Consider these questions when developing a sonic identity:

  • Do you need to solve any perception issues with your brand?
  • What are your most important brand values to capture in audio?
  • Is there market confusion where you compete?
  • Do potential customers assume that your products are too difficult to use?

With the right library of sonic elements, your messaging and branding goals can be met.

2. Don't Sound like everyone else

Categories often have default musical styles—for instance, grand piano for hospitals, ukuleles for baby products, snare drums for military audiences, synthesized sounds for tech.

Adhering to default styles, however, is a surefire way to get lost in the crowd. Sameness is the enemy of any successful sonic identity.

Another risk: seeking a sonic vocabulary that will appeal to everyone. Widespread approval demands too many compromises. It will also lead to a sonic identity that sounds just like your competitors, so why bother?

If your sonic identity is indistinguishable from other companies inside and outside of your sector, it won't deliver any benefits whatsoever.

But a truly unique sonic identity will take risks so that your brand breaks through the clutter and lodges itself deep into the memory of the market.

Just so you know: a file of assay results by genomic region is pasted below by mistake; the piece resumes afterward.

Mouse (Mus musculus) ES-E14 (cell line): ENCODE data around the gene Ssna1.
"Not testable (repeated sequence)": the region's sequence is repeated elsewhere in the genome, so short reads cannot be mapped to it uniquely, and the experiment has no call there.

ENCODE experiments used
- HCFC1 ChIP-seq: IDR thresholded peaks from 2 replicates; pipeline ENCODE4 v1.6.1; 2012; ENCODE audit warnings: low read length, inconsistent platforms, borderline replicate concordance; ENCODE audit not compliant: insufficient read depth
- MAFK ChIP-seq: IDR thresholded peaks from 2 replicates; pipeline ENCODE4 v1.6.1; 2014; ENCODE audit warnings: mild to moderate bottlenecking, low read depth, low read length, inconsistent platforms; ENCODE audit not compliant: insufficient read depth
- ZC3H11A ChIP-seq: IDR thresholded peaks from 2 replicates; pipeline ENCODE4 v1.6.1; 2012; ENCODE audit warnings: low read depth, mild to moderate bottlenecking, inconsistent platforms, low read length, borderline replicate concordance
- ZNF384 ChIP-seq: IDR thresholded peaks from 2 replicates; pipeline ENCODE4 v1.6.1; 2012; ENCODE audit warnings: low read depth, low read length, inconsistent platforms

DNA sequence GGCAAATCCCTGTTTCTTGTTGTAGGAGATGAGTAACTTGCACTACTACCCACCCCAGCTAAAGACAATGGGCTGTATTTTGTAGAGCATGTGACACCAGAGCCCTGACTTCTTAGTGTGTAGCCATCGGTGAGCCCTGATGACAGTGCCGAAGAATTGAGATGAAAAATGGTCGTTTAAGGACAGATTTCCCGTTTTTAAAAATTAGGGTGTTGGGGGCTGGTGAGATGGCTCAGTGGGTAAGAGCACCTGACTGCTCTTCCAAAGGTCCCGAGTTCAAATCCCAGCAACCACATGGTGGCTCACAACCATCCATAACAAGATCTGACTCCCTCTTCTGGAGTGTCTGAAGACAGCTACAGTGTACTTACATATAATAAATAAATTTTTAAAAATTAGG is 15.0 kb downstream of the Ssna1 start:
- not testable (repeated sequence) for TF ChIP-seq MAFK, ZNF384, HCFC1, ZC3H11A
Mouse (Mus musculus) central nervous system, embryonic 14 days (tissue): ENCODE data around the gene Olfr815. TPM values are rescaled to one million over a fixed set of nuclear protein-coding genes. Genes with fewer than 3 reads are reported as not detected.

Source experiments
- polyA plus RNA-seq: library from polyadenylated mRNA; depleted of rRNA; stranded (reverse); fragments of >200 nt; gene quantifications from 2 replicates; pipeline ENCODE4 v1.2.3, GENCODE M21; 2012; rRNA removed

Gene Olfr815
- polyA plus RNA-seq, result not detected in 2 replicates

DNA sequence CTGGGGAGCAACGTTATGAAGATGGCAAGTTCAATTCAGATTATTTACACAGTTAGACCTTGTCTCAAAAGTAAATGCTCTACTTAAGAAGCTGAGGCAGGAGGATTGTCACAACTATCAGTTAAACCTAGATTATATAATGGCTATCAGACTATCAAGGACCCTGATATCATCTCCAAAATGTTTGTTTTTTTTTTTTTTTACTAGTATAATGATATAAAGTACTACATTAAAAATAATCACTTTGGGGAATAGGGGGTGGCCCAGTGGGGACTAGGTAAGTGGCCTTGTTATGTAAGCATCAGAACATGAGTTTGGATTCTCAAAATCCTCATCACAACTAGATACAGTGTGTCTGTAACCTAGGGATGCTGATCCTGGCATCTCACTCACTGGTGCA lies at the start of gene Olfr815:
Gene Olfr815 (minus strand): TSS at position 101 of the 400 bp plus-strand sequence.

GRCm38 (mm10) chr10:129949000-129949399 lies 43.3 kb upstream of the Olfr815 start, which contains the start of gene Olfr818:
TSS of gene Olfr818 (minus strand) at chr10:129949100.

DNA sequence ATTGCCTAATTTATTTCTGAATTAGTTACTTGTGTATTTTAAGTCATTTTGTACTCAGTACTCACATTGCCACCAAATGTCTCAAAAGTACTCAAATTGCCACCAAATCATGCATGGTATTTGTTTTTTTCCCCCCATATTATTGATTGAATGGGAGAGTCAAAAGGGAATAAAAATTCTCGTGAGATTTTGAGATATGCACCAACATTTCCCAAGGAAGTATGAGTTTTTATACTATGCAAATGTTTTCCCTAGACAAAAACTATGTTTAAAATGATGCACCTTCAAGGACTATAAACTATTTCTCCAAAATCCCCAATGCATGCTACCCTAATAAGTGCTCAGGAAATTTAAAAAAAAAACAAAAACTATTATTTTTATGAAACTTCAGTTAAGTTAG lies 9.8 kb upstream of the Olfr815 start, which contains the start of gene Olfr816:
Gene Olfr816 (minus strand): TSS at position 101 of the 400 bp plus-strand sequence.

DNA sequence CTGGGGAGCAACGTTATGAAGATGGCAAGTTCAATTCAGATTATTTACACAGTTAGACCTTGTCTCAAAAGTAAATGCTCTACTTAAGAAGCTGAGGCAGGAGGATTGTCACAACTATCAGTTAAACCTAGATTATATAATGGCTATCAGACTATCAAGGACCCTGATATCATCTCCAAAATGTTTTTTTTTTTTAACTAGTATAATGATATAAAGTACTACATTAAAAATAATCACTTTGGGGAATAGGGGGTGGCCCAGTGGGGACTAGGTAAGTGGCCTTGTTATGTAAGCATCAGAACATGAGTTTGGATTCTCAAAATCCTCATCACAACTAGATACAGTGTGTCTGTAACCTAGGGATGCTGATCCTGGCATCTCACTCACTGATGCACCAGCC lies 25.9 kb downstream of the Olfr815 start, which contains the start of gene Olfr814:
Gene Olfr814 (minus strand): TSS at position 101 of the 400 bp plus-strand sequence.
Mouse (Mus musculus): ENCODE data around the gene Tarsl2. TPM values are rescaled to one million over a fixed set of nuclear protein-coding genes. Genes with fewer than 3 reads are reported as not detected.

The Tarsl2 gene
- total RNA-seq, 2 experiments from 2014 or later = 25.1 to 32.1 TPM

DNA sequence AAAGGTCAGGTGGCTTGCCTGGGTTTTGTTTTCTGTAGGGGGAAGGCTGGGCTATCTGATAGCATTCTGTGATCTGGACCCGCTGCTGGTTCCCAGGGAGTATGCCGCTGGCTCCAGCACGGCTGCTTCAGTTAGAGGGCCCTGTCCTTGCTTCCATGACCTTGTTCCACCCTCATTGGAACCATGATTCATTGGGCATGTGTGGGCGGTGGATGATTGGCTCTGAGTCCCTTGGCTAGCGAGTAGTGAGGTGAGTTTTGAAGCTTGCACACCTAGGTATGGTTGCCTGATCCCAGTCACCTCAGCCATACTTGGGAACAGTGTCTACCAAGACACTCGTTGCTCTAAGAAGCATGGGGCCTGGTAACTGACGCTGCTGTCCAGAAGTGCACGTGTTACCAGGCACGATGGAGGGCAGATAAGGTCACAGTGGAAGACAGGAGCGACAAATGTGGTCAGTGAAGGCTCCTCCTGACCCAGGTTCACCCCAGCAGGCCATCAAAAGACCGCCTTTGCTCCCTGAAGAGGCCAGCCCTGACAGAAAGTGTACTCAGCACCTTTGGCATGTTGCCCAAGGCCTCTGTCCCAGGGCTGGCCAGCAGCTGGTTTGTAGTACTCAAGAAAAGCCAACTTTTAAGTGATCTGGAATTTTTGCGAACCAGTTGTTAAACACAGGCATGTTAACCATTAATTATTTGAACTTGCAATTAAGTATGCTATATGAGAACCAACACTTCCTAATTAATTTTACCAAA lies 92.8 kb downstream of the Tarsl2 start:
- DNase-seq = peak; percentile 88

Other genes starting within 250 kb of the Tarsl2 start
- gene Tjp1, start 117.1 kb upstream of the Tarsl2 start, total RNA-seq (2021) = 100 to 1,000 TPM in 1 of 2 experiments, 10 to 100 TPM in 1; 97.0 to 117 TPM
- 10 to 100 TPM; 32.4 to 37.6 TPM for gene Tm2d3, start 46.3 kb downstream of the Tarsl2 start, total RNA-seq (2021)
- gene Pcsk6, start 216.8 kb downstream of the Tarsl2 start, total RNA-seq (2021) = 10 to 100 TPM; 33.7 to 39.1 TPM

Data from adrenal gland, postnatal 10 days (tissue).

In 2019, McKinsey & Company undertook a rebranding exercise to enhance its brand leadership and its innovative capacities. Key goals were to emphasize a stronger sense of heritage as well as a culture of innovation. Its sonic identity achieves these goals through an usual but effective treatment. It begins with a specific piano melody unfolding the logo, instilling a sense of classical music and heritage but with a strong personality. At the same time, the music is transforming, thanks to a complex harmonic development that leads to a very simple landing. It's not only conveying a strong sense of innovation but also expressing the leading approach of McKinsey and its dedication to finding solutions. The treatment demonstrates the way a sonic identity can use sounds to communicate sophisticated ideas.

3. Go for meaning and clarity